AA ‘brawl’ boss may lose £100m in shares

Ex-ex­ec­u­tive chair­man could lose shares af­ter ‘Clark­son mo­ment’ wiped £200m off firm’s value

The Daily Telegraph - - Front page - By Steve Bird and Christo­pher Wil­liams

The for­mer ex­ec­u­tive chair­man of the AA who was sacked af­ter a “Jeremy Clark­son- style bust-up” with a col­league faces los­ing share op­tions worth nearly £100mil­lion. Bob Macken­zie, 64, was in line for a mas­sive pay­out if the com­pany hit a se­ries of an­nual tar­gets. But his dis­missal for gross mis­con­duct on Tues­day means the AA can now strip him of the 33 mil­lion per­for­mancere­lated shares he was given when he floated the com­pany two years ago. Those shares could have been worth up to £95 mil­lion.

THE FOR­MER ex­ec­u­tive chair­man of the AA who was sacked af­ter a “Jeremy Clark­son-style bust-up” with a col­league faces los­ing share op­tions worth nearly £100 mil­lion.

Bob Macken­zie, 64, was in line for a mas­sive pay­out if the com­pany hit a se­ries of an­nual tar­gets.

But his dis­missal for gross mis­con­duct on Tues­day means the AA can strip him of the 33 mil­lion per­for­mance-re­lated shares he was given when he floated the com­pany on the stock ex­change two years ago. Those shares could have been worth up to £95 mil­lion if the AA’S mar­ket value reached set lev­els over the next few years. Mr Macken­zie may now only re­ceive a nom­i­nal one pence in re­turn for that stock fol­low­ing his sack­ing.

The so-called “man­age­ment value par­tic­i­pa­tion” shares were handed to a num­ber of bosses to give them an in­cen­tive to boost the AA’S per­for­mance. How­ever, the an­nounce­ment that Mr Macken­zie had been dis­missed af­ter lash­ing out at a male col­league at a ho­tel bar caused £200 mil­lion to be wiped from the com­pany’s value.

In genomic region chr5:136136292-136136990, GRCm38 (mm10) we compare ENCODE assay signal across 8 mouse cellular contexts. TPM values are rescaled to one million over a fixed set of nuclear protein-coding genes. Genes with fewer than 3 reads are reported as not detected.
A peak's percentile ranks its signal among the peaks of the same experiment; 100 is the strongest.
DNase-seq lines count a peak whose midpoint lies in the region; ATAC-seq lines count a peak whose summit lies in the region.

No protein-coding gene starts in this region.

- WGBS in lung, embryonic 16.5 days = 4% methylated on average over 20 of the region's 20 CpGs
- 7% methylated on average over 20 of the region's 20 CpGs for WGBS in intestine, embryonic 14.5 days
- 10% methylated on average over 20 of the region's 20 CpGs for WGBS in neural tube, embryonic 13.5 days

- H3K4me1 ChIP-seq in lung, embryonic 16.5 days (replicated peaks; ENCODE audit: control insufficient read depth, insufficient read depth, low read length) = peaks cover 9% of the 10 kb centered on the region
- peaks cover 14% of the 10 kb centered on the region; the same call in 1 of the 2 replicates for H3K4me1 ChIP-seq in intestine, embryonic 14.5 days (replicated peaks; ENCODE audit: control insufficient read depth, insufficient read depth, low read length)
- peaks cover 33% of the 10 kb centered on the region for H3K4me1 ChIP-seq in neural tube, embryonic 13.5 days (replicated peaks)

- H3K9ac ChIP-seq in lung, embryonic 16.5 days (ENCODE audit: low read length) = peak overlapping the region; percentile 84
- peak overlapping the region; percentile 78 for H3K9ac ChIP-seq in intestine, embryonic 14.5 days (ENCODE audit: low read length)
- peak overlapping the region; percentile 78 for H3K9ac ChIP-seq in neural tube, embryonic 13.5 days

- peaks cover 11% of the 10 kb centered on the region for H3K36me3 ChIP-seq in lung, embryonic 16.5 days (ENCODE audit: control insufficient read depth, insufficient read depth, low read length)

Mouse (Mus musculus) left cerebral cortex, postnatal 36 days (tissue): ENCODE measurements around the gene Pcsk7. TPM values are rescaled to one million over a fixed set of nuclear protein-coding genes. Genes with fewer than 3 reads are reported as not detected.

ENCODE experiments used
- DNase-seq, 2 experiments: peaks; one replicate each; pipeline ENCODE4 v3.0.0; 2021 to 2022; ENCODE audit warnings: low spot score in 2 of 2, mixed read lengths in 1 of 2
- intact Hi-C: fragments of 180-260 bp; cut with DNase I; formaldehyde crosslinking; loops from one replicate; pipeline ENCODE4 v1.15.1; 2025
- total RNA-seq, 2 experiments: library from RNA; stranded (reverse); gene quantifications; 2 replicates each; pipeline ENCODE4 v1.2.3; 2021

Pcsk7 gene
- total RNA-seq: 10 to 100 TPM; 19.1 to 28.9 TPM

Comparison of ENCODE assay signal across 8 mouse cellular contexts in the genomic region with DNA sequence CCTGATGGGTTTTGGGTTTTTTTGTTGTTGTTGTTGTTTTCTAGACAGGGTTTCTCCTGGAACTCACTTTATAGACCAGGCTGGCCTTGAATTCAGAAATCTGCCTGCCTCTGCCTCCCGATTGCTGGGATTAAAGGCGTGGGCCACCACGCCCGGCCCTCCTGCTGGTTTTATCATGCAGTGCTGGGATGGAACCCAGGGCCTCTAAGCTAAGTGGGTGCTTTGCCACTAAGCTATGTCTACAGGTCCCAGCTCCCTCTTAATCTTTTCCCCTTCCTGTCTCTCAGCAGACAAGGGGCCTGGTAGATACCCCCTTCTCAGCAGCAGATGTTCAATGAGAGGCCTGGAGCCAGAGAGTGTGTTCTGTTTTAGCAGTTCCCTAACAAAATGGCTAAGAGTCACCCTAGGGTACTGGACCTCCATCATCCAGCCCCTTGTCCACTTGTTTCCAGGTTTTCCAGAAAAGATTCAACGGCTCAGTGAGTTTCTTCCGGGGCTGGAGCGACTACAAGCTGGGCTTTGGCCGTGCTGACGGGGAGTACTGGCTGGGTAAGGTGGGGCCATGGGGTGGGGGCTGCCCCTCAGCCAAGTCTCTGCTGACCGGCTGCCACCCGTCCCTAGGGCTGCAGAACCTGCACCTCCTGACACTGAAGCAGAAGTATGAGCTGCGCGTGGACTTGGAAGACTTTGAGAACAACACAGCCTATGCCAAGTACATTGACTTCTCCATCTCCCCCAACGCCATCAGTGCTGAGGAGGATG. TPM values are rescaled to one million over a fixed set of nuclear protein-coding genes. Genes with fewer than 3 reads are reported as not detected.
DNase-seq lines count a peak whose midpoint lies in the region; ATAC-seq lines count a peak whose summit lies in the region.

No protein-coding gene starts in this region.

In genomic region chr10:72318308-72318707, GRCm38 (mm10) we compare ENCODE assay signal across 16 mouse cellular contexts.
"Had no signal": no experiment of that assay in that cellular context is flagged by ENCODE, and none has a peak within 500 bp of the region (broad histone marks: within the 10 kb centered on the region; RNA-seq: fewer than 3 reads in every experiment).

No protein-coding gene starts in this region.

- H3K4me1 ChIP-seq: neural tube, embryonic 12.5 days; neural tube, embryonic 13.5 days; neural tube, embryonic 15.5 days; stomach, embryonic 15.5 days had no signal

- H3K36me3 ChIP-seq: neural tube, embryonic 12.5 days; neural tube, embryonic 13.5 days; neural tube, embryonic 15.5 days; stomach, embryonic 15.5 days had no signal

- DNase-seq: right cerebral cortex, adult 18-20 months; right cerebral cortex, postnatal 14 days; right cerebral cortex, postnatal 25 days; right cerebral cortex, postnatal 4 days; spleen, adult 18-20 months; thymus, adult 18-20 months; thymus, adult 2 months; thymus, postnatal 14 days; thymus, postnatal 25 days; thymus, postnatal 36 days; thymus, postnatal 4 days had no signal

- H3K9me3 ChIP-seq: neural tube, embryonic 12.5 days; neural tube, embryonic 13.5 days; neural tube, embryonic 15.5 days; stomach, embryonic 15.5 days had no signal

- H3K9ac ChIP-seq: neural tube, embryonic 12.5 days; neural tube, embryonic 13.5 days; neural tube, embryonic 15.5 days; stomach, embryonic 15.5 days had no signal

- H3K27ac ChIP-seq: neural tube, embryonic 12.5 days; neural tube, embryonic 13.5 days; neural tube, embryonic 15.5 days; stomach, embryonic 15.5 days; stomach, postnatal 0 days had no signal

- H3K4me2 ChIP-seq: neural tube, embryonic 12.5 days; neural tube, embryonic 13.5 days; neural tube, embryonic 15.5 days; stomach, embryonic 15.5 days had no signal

The busi­ness­man’s son, Pe­ter, is­sued a state­ment say­ing that his 64-year-old fa­ther had been “acutely ill” and was in hos­pi­tal with an “ex­tremely dis­tress­ing men­tal health issue”.

He de­nied the sug­ges­tion his fa­ther had been sacked, in­stead in­sist­ing that he had re­signed on Tues­day af­ter a clin­i­cal psy­chol­o­gist ad­vised him he needed to take time off work.

The state­ment added that the fam­ily “trusts all par­ties will act re­spon­si­bly to­wards a loyal ser­vant of the com­pany in a man­ner which re­flects the stress he has been suf­fer­ing”. His de­par­ture fol­lowed what one fam­ily friend de­scribed as a “Jeremy Clark­son mo­ment” – a ref­er­ence to how the for­mer Top Gear pre­sen­ter was sacked in 2015 for at­tack­ing a BBC pro­ducer at a ho­tel.

For Mr Macken­zie to have been el­i­gi­ble for the pay­out, he and the other ex­ec­u­tives were re­quired to gen­er­ate a 12 per cent an­nual re­turn for in­vestors over five years. How­ever, a clause in the con­tract deal­ing with th­ese special op­tions refers to how the AA can “ac­quire all of his man­age­ment value par­tic­i­pa­tion shares” if they be­come “bad leavers” who are dis­missed.

An AA source said sack­ing for “gross mis­con­duct” was a clear ex­am­ple of a so-called “bad leaver”.

A com­pany spokesman re­fused to say if Mr Macken­zie would be stripped of his 33mil­lion shares.

Ac­cord­ing to the AA’S lat­est an­nual re­port, Mr Macken­zie was paid £1.36mil­lion a year, which in­cluded a ba­sic salary of £750,000. He had bought 875,000 AA shares of his own that are separate to the per­for­mancere­lated scheme. The mar­ried fa­ther-of­five has homes in west Lon­don and in a small, pic­turesque vil­lage near Ke­nil­worth in War­wick­shire. He was un­avail­able for com­ment yes­ter­day.

Bob Macken­zie, for­mer ex­ec­u­tive chair­man of the AA, pic­tured with his wife Jane on hol­i­day in 2016, was sacked on Tues­day

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